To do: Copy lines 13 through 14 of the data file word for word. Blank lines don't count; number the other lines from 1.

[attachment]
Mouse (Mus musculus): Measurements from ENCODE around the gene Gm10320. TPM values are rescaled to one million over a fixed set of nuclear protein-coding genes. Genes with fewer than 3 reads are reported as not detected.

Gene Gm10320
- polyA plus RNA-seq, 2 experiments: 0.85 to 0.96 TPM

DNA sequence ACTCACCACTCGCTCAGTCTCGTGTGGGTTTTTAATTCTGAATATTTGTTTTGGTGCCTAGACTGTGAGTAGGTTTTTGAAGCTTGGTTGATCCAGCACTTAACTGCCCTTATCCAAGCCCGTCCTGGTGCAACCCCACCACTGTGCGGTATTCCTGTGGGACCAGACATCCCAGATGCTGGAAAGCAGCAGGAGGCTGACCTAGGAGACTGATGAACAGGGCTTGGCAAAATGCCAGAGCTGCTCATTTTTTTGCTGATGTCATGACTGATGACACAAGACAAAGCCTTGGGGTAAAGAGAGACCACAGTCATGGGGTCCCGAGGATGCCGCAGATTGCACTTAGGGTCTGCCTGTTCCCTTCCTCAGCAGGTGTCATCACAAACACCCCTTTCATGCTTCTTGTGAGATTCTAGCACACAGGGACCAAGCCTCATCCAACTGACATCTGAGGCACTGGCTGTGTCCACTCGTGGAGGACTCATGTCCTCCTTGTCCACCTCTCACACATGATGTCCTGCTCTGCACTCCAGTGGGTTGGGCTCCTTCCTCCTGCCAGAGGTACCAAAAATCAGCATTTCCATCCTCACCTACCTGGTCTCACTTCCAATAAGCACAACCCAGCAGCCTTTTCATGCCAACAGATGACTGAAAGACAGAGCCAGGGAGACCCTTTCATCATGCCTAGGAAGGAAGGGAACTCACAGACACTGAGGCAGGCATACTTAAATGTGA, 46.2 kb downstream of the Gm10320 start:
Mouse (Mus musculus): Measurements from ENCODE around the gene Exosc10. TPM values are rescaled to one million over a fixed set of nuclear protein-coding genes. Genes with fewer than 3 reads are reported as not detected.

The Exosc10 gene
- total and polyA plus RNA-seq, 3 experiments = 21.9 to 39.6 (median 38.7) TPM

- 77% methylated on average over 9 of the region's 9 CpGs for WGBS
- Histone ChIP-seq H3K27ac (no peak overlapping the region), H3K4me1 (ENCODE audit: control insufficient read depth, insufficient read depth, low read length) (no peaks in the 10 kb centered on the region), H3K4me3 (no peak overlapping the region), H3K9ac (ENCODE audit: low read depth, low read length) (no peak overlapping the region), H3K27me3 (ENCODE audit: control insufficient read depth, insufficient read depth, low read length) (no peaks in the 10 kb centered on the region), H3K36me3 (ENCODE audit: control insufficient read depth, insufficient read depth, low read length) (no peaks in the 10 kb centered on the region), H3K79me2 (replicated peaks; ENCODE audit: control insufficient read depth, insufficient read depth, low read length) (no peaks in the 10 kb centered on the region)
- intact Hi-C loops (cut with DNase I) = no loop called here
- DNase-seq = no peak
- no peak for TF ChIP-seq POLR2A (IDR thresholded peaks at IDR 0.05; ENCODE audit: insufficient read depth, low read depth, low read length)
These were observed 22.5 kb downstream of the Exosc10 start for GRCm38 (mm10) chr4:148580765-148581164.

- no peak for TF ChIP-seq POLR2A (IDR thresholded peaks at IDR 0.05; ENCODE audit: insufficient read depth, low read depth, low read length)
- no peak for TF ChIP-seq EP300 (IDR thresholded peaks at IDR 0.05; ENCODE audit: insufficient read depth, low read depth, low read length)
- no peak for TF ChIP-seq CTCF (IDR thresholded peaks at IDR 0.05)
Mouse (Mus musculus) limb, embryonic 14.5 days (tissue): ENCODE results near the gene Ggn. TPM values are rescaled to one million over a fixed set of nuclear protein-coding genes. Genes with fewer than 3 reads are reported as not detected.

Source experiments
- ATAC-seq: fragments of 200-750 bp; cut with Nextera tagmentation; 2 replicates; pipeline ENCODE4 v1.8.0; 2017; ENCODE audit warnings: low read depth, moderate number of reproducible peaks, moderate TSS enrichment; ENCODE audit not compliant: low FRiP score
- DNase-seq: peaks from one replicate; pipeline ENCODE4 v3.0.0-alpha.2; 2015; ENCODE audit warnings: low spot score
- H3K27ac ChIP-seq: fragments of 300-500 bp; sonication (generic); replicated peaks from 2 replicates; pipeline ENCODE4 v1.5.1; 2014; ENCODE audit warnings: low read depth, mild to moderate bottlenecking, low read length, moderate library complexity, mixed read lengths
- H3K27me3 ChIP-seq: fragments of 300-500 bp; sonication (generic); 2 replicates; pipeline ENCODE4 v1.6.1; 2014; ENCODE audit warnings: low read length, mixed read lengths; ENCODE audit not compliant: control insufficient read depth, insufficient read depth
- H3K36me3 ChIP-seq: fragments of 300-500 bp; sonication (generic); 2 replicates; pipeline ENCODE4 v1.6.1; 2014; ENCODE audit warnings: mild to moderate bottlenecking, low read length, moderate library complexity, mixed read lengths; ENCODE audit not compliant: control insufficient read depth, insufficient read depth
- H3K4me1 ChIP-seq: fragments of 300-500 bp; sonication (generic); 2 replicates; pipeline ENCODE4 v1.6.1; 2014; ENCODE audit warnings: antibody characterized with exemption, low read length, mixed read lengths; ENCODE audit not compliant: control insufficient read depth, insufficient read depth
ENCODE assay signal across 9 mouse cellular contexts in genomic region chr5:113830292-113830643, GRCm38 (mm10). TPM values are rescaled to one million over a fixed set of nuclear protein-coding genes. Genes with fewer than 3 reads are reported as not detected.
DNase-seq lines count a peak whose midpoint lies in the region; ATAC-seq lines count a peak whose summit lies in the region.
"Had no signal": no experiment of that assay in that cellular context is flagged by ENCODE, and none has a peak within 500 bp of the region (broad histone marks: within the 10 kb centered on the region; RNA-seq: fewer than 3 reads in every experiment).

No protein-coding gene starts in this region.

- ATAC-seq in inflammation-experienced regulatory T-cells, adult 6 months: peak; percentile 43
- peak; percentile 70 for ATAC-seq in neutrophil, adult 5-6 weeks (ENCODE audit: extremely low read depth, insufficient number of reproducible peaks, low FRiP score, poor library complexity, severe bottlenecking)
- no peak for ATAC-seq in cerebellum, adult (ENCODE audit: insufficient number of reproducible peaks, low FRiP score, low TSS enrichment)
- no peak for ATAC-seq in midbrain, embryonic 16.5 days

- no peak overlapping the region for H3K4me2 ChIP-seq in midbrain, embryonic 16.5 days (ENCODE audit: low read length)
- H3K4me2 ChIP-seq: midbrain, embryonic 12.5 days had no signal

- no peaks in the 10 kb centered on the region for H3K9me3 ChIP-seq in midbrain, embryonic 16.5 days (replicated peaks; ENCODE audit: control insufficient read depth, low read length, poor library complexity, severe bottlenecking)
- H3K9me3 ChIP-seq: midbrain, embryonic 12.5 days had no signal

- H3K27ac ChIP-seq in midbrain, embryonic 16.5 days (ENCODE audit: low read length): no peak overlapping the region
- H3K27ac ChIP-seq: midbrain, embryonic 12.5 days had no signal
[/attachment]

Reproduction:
These were observed 22.5 kb downstream of the Exosc10 start for GRCm38 (mm10) chr4:148580765-148581164.

- no peak for TF ChIP-seq POLR2A (IDR thresholded peaks at IDR 0.05; ENCODE audit: insufficient read depth, low read depth, low read length)